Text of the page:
Roads & Transport

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Frequently asked questions regarding roads and their classification.

Classification of Roads

Under the Roads Act 1993 as amended, public roads are classified as National, Regional or Local. However not all public roads are 'in the charge' of the local authorities. Some roads may have public right of way access over them but are still classified as private roads and are therefore maintained privately.

Roads that are in the charge of the local authority and thereby maintained by the local authority are classified either as National, Regional or Local depending on their strategic importance in terms of being arterial routes between centres of high population, regionally important routes or simply local traffic routes.

The Minister for Transport Tourism & Sport is empowered to declare roads to be National or Regional Roads. From 1 June 2014, with the abolition of Town Councils and the creation of new Municipal Districts (Arklow, Baltinglass, Bray, Greystones, and Wicklow), all Town Council roads in Co. Wicklow are under the jurisdiction of Wicklow County Council.

National Roads are sub-divided into:

  • National Primary Routes
  • National Secondary Routes

Regional and Local Roads are sub-divided into:

  • Regional Roads
  • Local Primary Roads (incorporating both county and urban roads)
  • Local Secondary Roads
  • Local Tertiary Roads

Roads Schedule

Each Road Authority is required to maintain a Roads Schedule, which consists of a map of all of the roads in its charge along with a written schedule containing information on all road segments, such a road classification, road number, length, width, and a description of the start and end points of that segment (usually junction to junction). This schedule is to be updated on a regular basis as new roads are added or existing public roads abandoned or existing rights of ways extinguished over public roads.

National Routes and Regional Routes generally have a sign at each junction depicting the road number of the side road.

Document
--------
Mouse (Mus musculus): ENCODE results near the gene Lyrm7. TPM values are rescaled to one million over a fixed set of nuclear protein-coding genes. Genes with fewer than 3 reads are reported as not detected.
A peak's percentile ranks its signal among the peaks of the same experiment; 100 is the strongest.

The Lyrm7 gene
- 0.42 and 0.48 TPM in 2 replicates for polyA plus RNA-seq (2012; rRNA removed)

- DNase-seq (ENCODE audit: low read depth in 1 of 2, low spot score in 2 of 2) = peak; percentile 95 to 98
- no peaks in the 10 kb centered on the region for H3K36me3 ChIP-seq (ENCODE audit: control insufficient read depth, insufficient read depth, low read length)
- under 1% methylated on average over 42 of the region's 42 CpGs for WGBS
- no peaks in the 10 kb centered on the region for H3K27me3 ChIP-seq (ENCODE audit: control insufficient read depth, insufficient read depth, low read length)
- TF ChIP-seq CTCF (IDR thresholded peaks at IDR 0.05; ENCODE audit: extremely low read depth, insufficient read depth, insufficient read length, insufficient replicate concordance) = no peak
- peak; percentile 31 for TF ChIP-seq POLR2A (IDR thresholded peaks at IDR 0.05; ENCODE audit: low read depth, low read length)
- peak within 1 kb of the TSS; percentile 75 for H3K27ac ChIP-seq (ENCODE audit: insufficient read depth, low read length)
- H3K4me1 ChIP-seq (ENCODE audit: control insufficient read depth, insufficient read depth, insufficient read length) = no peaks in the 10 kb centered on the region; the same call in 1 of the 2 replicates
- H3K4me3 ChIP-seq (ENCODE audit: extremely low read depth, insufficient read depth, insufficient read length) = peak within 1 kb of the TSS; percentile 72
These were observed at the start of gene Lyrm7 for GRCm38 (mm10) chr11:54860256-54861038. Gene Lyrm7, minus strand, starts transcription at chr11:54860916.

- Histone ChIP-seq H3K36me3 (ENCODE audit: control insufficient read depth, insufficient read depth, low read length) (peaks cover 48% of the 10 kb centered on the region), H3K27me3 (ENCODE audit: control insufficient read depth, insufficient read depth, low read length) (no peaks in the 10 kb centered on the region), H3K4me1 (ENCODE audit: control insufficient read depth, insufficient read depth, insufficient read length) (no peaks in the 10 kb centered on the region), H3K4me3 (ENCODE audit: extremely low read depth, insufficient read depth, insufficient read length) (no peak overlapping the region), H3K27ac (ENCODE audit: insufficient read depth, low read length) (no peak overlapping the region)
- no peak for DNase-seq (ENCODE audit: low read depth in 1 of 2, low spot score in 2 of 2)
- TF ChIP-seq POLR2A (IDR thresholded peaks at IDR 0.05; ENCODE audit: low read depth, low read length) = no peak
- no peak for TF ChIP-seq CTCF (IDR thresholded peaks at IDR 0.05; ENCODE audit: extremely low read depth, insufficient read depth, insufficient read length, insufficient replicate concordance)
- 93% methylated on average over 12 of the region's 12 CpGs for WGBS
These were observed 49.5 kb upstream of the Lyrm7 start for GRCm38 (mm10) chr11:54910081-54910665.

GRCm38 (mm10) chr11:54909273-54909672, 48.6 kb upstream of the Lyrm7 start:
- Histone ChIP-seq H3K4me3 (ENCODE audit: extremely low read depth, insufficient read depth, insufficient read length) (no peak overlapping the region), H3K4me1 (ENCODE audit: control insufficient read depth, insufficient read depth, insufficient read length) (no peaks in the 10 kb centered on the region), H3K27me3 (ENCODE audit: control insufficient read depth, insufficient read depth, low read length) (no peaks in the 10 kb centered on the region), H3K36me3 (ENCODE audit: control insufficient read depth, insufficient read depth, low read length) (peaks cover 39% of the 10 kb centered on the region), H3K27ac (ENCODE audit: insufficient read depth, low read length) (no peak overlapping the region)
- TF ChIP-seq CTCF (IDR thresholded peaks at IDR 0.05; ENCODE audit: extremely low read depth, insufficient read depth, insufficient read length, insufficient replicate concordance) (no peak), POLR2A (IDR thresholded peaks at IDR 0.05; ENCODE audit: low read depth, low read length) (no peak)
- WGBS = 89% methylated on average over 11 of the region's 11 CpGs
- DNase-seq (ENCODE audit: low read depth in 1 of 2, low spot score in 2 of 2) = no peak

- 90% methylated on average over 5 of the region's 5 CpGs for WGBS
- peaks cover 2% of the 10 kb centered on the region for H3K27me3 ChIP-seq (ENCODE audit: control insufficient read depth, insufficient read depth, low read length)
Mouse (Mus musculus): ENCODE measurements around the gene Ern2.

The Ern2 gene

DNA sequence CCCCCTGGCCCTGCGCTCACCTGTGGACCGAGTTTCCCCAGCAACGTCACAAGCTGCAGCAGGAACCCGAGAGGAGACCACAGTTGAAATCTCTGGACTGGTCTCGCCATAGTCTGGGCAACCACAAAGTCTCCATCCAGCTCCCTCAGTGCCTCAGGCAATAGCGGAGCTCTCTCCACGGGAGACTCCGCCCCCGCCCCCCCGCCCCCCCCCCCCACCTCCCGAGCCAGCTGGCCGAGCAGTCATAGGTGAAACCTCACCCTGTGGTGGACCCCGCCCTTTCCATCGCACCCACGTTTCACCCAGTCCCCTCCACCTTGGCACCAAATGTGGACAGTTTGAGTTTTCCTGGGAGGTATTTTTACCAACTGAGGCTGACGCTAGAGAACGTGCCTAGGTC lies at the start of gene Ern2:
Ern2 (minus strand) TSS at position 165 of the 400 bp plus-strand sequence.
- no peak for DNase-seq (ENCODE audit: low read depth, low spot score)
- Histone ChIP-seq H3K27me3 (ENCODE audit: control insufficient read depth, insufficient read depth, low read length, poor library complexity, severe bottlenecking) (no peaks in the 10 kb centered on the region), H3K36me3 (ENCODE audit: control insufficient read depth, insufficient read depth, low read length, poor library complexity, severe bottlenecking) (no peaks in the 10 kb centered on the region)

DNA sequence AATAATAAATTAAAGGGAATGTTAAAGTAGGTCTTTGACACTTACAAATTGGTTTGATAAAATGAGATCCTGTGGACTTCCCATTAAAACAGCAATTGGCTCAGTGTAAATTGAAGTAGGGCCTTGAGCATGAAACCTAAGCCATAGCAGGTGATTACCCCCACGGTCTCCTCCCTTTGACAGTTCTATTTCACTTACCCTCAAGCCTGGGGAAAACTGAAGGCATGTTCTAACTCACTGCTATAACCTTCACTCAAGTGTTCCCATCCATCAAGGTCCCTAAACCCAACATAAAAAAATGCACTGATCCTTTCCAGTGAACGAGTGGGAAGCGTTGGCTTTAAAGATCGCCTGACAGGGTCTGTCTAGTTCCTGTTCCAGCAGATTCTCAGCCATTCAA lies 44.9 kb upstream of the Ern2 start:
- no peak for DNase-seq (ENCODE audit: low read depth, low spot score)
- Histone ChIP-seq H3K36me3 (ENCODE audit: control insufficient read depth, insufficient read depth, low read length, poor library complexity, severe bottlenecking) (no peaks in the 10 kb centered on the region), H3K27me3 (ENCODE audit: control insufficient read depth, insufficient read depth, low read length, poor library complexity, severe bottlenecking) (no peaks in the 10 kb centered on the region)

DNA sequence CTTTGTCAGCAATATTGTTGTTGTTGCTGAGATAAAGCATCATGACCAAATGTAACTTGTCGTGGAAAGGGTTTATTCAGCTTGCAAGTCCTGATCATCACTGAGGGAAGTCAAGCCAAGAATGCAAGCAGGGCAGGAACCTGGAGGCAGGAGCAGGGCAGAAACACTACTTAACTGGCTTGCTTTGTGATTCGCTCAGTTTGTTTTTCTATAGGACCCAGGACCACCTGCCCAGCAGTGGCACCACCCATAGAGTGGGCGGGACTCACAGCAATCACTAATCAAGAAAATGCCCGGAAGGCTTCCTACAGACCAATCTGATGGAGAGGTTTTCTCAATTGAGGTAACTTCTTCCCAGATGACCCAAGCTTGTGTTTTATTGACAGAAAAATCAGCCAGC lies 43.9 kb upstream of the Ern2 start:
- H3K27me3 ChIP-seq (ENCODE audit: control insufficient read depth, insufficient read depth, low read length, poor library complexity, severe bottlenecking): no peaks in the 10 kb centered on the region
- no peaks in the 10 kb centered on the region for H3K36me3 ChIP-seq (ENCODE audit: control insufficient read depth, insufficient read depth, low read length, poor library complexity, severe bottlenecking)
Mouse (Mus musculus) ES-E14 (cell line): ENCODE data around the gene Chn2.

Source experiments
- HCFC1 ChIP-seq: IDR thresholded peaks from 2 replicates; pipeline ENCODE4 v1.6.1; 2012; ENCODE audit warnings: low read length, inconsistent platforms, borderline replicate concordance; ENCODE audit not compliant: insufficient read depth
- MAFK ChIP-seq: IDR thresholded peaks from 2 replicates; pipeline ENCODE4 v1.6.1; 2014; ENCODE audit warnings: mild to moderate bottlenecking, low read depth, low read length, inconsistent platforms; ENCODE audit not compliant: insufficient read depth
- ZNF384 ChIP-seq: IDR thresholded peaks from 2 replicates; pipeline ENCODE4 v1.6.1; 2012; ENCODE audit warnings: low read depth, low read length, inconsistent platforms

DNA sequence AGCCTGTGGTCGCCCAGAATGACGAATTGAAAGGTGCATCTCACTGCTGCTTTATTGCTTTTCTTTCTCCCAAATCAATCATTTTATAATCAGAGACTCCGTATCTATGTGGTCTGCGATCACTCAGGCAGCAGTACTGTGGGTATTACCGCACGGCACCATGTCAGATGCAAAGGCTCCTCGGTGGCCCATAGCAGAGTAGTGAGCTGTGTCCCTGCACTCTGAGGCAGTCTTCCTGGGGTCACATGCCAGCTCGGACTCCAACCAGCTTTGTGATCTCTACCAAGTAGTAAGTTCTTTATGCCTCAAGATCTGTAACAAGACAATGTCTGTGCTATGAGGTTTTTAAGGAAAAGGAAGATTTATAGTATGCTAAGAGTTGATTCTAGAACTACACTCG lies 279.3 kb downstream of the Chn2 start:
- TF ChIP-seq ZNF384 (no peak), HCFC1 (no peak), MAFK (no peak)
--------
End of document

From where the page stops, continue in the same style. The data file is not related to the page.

National Primary Routes generally run along arterial routes between the main centres of urban population and to/from ports. They may be motorways, dual carriageways or simply wide two-way roads. They are numbered within the range N1-N50 with the N being replaced by an M on those portions of the network that are to Motorway standard. Numbering for the National Primary and National Secondary Networks generally starts anti-clockwise from Dublin. In Wicklow we have the M11/N11.

National Secondary Routes generally run between centres of lesser population but still important towns, many of which are tourist routes that become quite busy with tourist buses in the summer. They tend mainly to be good quality two-way roads and some are to dual carriageway standard. They are numbered within the range N51- N99. In Wicklow we have the N81.

Regional Routes provide the link between National Routes and towns and villages that are not located on the busier routes. They also provide strategic links between the towns and villages themselves. Heavy goods vehicles that come off National Routes are generally directed to use the Regional Road Network to access destinations that are more rurally based.

Local Primary Routes are the next step below Regional Roads and are intended to carry mainly non-HGV traffic through rural areas or along link routes between Regional Roads and towns/villages. All Local Roads cater for Heavy Goods Vehicles (HGVs) used in the Agricultural sector. These roads are numbered within the range of L1000 - L4999 and sometimes the prefix LP is used to denote a Local Primary Road.

Local Secondary Routes generally make up interlink roads between the Local Primary and Regional Road network providing through road access to more rural locations. Housing estate roads are also classified as Local Secondary Roads due to the high traffic volumes albeit over long lengths. Local Secondary Roads are numbered within the range of L5000 - L 8999 and sometimes the prefix LS is used to denote a Local Secondary Road.

Local Tertiary Routes generally make up the remainder of the Public Road network and would constitute roads with very low traffic volumes, including cul-de-sac roads. These roads are numbered within the range of L9000 - L99999, generally with five digits. Sometimes the prefix LT is used to denote a Local Tertiary Road.